Wow, the summer movie season screeched to a quick halt. This weekend brings 2 Guns, a moderately-received action vehicle for Mark Wahlberg and Denzel Washington. The Smurfs 2 has also arrived in theaters, though no one seems to have any idea why. Meanwhile, there’s nothing new to be found in the arthouses (here in Portland, anyway).
As such, this seemed like an ideal time to address a film that’s been lurking on my to-watch list for quite a while: The Conjuring. I admit that I kept putting this one off, but the film’s impressive word-of-mouth and box-office take were too much for me to ignore. I suppose it also helped that this was made by the crew of Insidious, one of those odd films that I remember liking even though I don’t remember anything else about it.
Then I watched the movie, and I was very quickly reminded why I respect James Wan as a filmmaker. But I’m getting ahead of myself.
The Conjuring is based on the real-life case files of Ed and Lorraine Warren, two of the world’s most famous paranormal investigators, portrayed here by Patrick Wilson and Vera Farmiga. A few of the Warrens’ cases are mentioned (Amityville was excluded, can’t imagine why), but the main narrative is focused on an especially violent case that happened in 1971. This particular case focuses on Roger and Carolyn Perron (Lili Taylor and Ron Livingston), who move with their five daughters (!) to a Rhode Island farmhouse. A whole bunch of freaky shit ensues.
The film claims to be based on a true story, and you’d be forgiven for scoffing at that. Even so, Lorraine Warren herself (her husband passed away in 2006) and the actual Perron sisters all visited the production to give varying degrees of input. I’ve read quite a few interviews with them, and they all agree that the film was an authentic portrayal of what actually happened.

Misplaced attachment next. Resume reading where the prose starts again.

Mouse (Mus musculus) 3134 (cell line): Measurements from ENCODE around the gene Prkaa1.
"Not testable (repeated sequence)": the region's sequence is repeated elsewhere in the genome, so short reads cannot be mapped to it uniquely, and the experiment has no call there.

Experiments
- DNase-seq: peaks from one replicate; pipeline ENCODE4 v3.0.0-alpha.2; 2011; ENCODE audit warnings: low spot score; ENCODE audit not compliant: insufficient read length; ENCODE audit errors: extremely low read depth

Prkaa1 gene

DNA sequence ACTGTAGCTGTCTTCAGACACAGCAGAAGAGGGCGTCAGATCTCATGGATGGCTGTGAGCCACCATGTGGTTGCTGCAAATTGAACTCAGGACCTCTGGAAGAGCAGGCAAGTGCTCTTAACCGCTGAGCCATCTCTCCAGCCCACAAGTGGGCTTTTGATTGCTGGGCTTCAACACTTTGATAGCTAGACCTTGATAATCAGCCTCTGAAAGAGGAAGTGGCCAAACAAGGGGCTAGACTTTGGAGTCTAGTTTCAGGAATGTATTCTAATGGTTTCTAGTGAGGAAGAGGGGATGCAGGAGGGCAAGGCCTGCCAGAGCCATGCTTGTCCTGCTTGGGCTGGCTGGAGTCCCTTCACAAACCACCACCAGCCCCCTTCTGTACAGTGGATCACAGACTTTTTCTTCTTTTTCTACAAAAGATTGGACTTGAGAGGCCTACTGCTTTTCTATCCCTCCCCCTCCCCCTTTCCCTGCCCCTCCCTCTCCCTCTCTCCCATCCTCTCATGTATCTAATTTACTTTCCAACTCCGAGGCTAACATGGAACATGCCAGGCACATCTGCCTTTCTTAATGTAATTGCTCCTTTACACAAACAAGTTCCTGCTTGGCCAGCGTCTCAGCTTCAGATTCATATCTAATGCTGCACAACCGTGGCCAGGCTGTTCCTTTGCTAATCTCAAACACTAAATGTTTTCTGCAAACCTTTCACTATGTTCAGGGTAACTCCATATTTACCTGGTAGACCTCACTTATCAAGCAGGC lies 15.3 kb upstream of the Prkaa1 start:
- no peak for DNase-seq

On the other hand, they do confess that some dramatic liberties were taken. I assume that one of these liberties involved a woman who was killed during the Salem Witch Trials and was actually a witch. It also doesn’t help that this family moved out to some middle-of-nowhere house for no adequately explained reason, and that the characters make every single stupid decision you’d expect from standard horror movie victims.
I have no idea how much this movie is based on real events. Hell, when it comes to controversial figures and paranormal encounters, it can get borderline impossible to tell fact from fiction. Still, all of this is beside the central question: Whether or not this story really happened, is the movie scary?
Personally, I would answer with a “hell yeah.”
Much like Insidious, this movie proves that a film doesn’t need to be gory to be terrifying. Through the use of clever editing, varying color saturation, meticulous sound design, and a powerful score, Wan succeeds at creating powerful suspense through the whole film. Granted, these efforts can get rather blunt at times, but there’s no denying that the atmosphere is very effective nonetheless.